Healing from betrayal

I imagine most of us have experienced betrayal – when you’ve built trust in a person or a process, and then that trust was broken. It hurts for so many reasons, and destroys the faith you placed in this relationship or in the process.  Once that happens, it takes a lot to heal that breech, and it may never heal, at least with those who broke it.

It can happen in any situation you’re invested in. It happens when a friend breaks a confidence, or when a partner sees another secretly, or when a business colleague goes around you when that wasn’t part of what you agreed to. It can be a minor betrayal or so major it can cause a permanent rift. But the real damage is that trust is lost regardless.

It takes a long time to rebuild trust after being betrayed.

If you have lost trust through betrayal, there are some things you can do for yourself that will help you move on:

  • Make your feelings known: say that you are hurt. Let others know how you are impacted by that betrayal in a way that describes your pain, without blame. For instance, if a friend betrayed a confidence, you might say how hurt you felt by that betrayal, and that you have lost trust in the relationship, and leave it at that, rather than add anything negative about the person who betrayed you. By focusing on your feelings and not on the other person, it’s easier to keep it simple and honest. Betrayal is confusing, often generating a feeling that you don’t matter, and have no power. Beginning by giving voice to your own feelings starts to reverse that sense of loss of self.
  • Say what you need or want from the other person. This is important, because it redresses the injustice, namely the lack of regard the other ended up demonstrating (whether they meant it or not). For it to work for you, the thing you want should be something the other person is able to give.
  • Learn from the experience, so that it’s less likely to happen again.

Here’s an example: let’s say you are part of a team that is working closely together, and as such it’s essential that you share information that is confidential, and that this is understood by everyone in that team. Then you discover that one team member shared sensitive information with others, disregarding the team agreement. One way of addressing this is to say how it felt personally (disrespect or disregard, discarded), that you want clear agreements around confidentiality along with an apology, and that you are willing to test this out for a period of weeks or months to see how it goes. It might also be good to double-check how confidentiality was established previously to determine if something was assumed that shouldn’t have been.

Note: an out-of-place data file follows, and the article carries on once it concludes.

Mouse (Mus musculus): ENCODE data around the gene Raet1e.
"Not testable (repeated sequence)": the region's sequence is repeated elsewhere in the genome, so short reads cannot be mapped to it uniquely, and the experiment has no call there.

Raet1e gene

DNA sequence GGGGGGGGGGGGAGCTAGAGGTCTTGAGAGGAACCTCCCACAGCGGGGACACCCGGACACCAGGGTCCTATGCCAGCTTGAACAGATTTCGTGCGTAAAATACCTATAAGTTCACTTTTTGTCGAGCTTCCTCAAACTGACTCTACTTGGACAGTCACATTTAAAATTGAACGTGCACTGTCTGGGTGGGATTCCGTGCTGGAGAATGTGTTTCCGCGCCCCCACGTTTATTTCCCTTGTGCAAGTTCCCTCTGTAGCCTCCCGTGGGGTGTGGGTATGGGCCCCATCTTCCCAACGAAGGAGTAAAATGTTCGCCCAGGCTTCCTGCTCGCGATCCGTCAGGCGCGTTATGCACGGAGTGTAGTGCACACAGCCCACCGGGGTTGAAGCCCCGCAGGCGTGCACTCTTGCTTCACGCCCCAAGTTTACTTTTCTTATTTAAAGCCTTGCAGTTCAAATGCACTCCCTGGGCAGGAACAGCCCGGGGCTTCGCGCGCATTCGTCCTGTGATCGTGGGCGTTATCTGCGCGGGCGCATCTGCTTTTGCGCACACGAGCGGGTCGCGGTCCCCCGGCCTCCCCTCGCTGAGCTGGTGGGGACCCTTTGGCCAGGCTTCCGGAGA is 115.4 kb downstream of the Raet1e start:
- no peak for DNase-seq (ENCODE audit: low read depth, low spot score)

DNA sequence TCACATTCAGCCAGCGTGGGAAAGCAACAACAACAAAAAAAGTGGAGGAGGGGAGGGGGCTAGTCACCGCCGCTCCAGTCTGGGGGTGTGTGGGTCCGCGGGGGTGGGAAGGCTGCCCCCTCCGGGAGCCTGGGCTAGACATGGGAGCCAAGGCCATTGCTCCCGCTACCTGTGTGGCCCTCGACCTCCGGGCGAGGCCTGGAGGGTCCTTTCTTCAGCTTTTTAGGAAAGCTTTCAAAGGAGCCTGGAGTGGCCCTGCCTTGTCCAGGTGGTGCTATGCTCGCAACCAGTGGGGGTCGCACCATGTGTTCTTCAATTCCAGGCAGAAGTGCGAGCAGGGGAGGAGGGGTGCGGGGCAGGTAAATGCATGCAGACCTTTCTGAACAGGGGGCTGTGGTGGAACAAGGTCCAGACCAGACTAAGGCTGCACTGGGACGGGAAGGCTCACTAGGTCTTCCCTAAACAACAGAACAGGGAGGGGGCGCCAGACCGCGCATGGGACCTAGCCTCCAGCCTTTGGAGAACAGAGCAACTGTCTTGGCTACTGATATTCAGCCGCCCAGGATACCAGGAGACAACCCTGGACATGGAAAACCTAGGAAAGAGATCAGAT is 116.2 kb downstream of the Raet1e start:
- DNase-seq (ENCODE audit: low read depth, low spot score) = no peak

This example isn’t likely that serious and the damage can be readily mended. Intimate betrayal isn’t so easily mended. Even so, taking action that supports you in a in a way that reminds you that you matter and that you have power in your life, heals. Even if the relationship is lost.


Quote of the Week

Betrayal leaves us at a fork in the road. We can become stuck in the bad moment forever, or we can put it behind us for good. We decide our path.”

– Carmen Harra 


Betrayal: The loss no one is talking about


I hope you enjoyed this article. When you’re ready to take the next step on your life journey, book a free 20 min consultation with me.